Don Davis, Forum News Service, Published July 25 2010
Minnesota Political Notebook: More questions than answers for governor primaryST. PAUL – Aug. 10’s Democratic-Farmer-Laborite governor primary election is tough to handicap.
Polls ranking the three major DFL candidates often have put Mark Dayton ahead, but there are so many unknowns this year.
Candidates Margaret Anderson Kelliher, Matt Entenza and Dayton each say they are targeting likely voters; the problem is knowing who is likely to vote.
Most political observers say the only sure thing is that senior citizens will dominate the election. They always are most likely to vote, but this year it could be even more so. The primary election was moved up a month, which some say could eliminate some younger people with busy summer schedules.
If those older than 65 dominate the polls, conventional wisdom is that Dayton does well, but Kelliher and Entenza dispute that idea.
A Rasmussen poll conducted for Fox 9 in the Twin Cities shows that 51 percent of senior citizens have a very or somewhat favorable impression of Dayton, several points better than any other candidate. One of Dayton’s television commercials is all about seniors, reminding them that when he was senator, he offered bus rides to Canada so seniors could buy less expensive medicine.
The University of Minnesota is leading a study on a topic close to every Minnesotan: how to have a warmer home.
The U.S. Energy Department picked the university to lead a group charged with the job of developing cost-effective ways to reduce home energy use while improving comfort.
NorthernSTAR Energy Efficient Housing Research Partnership Team, as the university-led program is known, will concentrate on building homes in cold climates. Related programs elsewhere in the country will have different focuses.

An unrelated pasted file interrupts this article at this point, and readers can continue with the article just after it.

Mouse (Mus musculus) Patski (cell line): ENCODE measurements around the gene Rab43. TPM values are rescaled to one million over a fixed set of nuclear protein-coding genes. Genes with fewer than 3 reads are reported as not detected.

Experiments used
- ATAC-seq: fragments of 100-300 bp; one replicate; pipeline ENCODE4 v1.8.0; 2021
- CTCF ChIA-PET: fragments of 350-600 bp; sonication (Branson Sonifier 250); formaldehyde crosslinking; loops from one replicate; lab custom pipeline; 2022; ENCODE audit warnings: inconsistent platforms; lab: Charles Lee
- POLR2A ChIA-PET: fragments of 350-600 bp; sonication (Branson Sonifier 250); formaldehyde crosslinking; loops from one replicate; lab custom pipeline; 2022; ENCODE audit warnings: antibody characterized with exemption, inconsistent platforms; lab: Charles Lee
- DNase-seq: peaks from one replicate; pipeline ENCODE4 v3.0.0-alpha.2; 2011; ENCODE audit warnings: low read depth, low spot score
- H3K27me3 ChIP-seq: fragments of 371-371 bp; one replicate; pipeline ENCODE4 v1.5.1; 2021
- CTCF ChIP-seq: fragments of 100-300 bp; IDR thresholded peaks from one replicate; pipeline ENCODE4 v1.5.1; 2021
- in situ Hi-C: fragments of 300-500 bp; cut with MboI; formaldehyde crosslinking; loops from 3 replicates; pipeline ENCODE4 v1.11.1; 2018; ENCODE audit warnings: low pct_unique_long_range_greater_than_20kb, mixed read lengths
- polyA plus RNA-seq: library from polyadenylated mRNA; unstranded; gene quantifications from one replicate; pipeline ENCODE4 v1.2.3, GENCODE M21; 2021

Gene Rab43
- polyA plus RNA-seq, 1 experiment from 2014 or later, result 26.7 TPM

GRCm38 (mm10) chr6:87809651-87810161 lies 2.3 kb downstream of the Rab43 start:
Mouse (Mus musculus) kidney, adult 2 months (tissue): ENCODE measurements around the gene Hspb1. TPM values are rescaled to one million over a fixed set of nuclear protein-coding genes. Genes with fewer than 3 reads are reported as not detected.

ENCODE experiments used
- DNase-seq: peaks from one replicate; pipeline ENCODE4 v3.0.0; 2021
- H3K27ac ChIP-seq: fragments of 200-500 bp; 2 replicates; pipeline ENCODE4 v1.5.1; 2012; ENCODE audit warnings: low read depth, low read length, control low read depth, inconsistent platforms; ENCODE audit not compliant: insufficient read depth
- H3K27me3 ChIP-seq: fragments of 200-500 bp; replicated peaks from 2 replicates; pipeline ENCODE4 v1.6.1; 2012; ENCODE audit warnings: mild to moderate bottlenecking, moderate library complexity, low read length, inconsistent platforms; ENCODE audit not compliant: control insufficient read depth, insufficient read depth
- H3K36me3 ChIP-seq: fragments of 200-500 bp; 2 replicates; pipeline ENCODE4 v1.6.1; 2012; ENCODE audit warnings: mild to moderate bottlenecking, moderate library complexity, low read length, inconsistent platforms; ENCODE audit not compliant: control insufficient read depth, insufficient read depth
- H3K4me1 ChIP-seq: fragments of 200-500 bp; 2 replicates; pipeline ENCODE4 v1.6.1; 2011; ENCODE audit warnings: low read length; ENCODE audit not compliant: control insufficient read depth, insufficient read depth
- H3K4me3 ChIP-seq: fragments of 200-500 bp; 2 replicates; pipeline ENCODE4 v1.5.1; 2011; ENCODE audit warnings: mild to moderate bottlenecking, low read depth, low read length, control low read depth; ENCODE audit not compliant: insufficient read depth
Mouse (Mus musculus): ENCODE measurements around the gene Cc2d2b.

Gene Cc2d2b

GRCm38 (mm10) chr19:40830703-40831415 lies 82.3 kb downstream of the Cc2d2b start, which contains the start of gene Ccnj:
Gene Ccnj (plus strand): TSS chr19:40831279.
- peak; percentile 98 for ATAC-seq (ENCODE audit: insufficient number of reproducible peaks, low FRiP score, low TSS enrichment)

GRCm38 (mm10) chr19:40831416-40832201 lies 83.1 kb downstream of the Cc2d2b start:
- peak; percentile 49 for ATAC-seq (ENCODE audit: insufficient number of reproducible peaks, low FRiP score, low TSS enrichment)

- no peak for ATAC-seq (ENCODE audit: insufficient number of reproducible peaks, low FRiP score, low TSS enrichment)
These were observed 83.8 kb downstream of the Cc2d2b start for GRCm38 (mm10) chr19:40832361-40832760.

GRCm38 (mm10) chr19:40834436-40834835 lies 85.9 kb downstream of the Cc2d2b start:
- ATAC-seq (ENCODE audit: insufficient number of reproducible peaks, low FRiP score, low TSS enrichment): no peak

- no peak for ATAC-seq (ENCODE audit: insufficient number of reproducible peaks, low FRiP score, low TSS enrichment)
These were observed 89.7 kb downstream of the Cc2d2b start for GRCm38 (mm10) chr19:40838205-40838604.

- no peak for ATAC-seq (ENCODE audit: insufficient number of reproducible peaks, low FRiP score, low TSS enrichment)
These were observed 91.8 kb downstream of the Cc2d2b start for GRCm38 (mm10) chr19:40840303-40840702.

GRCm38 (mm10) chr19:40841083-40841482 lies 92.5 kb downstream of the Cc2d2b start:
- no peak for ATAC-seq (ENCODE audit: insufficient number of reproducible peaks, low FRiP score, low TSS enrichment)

“The construction, operation and maintenance of our homes use approximately one-quarter of our nation’s total energy consumption,” the university’s Pat Huelman said. “This initiative will conduct the research and provide the outreach needed to support a growing energy retrofit industry. The results will be to create new job opportunities that will enhance the performance and value of our nation’s housing stock, save homeowners and renters money, and provide long-term benefits to our environment.”
Minnesota homeowners and renters have until Aug. 15 to apply for a property tax refund.
Local county assessors’ offices and the state Revenue Department have information about the refund.
“Due to cuts in aids to local governments, property taxes across Minnesota continue to increase, making it more important than ever to take advantage of the refund program within the next few weeks,” Sen. David Tomassoni, DFL-Chisholm, said. “Property taxes are not based on a person’s income but rather property value and a number of other factors that can’t be controlled by owners or tenants. The refund program is the state’s attempt to balance the amount of property taxes owed relative to a person’s ability to pay.”
Homeowners earning less than $98,290 and renters with an income of less than $53,030 may apply. The maximum refund for a homeowner is $2,350, and renters may get up to $1,510.
Also, homeowners whose property taxes have gone up by more than 12 percent may qualify for another refund.
Davis works for Forum Communications Co. He can be reached at (651) 290-0707 or firstname.lastname@example.org